On December 20, HIAS Europe was awarded the Share the Light prize by the European Jewish Community Centre (EJCC) during the 18th annual EuroChanukah festivities hosted by the European Commission. The prize was given in recognition of HIAS Europe’s work responding to the humanitarian emergency in Ukraine, especially for its resettlement of displaced people.
Since the Russian invasion in February 2022, the humanitarian crisis in Ukraine has gotten worse. As of this month, around one-third of Ukrainian citizens have been forced to flee their homes. HIAS, both directly and through local partners, has aided 650,000 people in the country, a testament to the organization’s growing capacity.
“HIAS Europe could respond almost immediately thanks to our two decades-long presence in Ukraine and our existing partnerships with local Jewish communities in neighboring countries,” said HIAS Europe’s Director Ilan Cohn in his keynote speech. “This community-based reception of Ukrainians has promoted inclusion and mobilized solidarity, yet more support is needed from national and local authorities to ensure the sustainability of these initiatives,” he said.
EuroChanukah’s official patron, European Commissioner for Crisis Management Janez Lenarčič, confirmed the European Union’s strong commitment to protecting the Jewish way of life and to helping Ukraine during Europe’s biggest crisis since World War II. He also encouraged everyone present to find inspiration in the very meaning of the holiday. “Hanukkah stands for resilience — of the Jewish way of life, of the Jewish faith — but it also stands for the victory of life over darkness. And in these times that is something we can all relate to.”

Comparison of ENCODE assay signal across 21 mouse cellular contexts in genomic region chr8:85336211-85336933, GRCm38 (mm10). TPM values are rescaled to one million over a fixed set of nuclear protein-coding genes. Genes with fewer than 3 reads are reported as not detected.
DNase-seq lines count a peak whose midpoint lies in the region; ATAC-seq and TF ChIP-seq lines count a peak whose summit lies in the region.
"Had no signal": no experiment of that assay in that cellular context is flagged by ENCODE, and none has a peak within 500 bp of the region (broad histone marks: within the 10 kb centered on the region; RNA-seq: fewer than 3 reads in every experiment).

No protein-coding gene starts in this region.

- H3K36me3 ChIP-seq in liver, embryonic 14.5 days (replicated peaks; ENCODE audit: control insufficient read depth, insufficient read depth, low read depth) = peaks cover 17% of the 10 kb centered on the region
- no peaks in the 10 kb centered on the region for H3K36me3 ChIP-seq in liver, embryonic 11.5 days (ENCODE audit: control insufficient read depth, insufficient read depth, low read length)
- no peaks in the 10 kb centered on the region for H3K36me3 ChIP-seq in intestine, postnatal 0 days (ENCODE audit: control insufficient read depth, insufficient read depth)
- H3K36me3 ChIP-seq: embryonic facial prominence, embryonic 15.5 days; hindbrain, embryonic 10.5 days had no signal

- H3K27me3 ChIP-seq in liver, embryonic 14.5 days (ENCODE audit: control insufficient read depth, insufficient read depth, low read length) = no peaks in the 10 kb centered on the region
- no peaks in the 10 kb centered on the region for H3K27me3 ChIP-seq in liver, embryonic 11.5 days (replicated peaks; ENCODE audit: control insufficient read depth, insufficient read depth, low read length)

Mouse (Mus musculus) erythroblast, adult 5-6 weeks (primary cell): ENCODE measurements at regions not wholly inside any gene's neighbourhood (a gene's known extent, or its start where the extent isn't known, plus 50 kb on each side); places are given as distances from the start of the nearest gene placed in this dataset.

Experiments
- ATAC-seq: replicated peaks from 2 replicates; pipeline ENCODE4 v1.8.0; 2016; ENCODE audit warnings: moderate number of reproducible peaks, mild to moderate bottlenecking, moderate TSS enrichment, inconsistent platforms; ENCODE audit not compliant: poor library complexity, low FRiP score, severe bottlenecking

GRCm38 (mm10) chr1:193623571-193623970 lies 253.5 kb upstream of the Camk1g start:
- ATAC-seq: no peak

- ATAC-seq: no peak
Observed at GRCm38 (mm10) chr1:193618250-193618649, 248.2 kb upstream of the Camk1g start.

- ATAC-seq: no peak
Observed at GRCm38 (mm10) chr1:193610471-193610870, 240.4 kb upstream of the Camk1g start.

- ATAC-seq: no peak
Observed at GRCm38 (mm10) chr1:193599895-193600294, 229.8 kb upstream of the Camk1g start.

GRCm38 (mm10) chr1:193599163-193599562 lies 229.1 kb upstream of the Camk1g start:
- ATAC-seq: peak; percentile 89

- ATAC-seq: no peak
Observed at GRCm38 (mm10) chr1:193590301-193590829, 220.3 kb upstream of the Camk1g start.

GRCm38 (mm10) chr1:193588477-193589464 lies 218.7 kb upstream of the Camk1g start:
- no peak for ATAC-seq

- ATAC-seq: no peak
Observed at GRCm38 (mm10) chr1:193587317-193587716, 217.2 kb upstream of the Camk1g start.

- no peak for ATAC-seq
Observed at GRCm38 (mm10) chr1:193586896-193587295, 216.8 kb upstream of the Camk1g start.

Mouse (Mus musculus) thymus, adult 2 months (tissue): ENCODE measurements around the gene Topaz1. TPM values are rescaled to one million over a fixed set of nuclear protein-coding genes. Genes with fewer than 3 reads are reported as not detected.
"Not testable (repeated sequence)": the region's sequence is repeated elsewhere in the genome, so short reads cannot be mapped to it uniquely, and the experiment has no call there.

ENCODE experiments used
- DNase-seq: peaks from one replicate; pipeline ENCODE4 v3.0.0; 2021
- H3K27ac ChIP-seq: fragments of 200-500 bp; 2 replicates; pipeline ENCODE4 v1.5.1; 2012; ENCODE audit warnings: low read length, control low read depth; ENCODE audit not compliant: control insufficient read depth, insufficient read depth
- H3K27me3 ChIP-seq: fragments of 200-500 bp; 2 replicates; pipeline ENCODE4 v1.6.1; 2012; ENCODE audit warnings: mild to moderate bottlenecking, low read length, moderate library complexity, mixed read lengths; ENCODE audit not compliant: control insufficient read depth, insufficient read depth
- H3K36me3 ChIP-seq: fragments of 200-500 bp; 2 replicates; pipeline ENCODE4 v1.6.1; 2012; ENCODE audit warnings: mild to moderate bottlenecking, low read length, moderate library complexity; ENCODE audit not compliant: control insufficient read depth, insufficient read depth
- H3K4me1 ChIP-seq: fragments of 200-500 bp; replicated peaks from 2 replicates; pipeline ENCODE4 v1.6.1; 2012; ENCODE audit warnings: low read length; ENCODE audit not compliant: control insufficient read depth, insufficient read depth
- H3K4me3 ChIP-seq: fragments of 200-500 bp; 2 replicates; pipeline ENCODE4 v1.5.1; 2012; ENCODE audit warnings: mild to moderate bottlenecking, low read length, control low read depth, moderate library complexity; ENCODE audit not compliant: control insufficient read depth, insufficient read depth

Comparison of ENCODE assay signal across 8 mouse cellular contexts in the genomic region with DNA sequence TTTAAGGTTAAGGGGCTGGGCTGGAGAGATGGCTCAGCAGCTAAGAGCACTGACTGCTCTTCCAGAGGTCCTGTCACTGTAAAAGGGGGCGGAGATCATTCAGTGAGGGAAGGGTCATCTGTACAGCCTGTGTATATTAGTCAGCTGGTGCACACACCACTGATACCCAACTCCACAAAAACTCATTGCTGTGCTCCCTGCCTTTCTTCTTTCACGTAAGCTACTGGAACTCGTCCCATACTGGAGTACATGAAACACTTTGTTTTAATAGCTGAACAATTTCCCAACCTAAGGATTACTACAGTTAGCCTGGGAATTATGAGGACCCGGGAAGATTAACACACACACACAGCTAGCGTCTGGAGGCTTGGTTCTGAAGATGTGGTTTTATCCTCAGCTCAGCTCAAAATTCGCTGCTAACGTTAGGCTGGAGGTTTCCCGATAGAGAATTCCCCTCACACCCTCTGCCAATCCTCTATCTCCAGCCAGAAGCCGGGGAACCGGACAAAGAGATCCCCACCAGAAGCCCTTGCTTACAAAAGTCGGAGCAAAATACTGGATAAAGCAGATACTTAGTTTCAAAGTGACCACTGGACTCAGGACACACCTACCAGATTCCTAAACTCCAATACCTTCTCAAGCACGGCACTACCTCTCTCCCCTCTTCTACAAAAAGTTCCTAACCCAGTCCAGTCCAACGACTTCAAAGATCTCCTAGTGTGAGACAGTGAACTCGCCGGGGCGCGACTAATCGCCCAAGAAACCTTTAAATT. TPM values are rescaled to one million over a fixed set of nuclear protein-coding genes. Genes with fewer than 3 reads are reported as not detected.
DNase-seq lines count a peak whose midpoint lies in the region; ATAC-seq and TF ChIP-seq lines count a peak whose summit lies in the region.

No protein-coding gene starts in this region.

"Hanukkah stands for resilience — of the Jewish way of life, of the Jewish faith — but it also stands for the victory of life over darkness. And in these times that is something we can all relate to."
Janez Lenarčič, European Commissioner for Crisis Management
Besides music, refreshments and speeches, the EuroChanukah festivities featured a photo exhibition showcasing HIAS’ long history of humanitarian work in Europe and beyond. From its origins in New York City in the 1880s, through the 20th century — when HIAS founded its first European office in Rotterdam and resettled hundreds of thousands of European Jews — to its most recent humanitarian endeavors in Africa, Latin America, and Eastern Europe, the organization has continually evolved to meet the needs of the world’s most vulnerable people.
“I hope this award will give HIAS Europe staff in Brussels, but also staff and partners in the field, strength to keep going through this winter and beyond, against the odds, just like the Maccabean rebels we celebrate at Hanukkah,” said HIAS Europe Board Chair Ruth Ringer, who accepted the prize.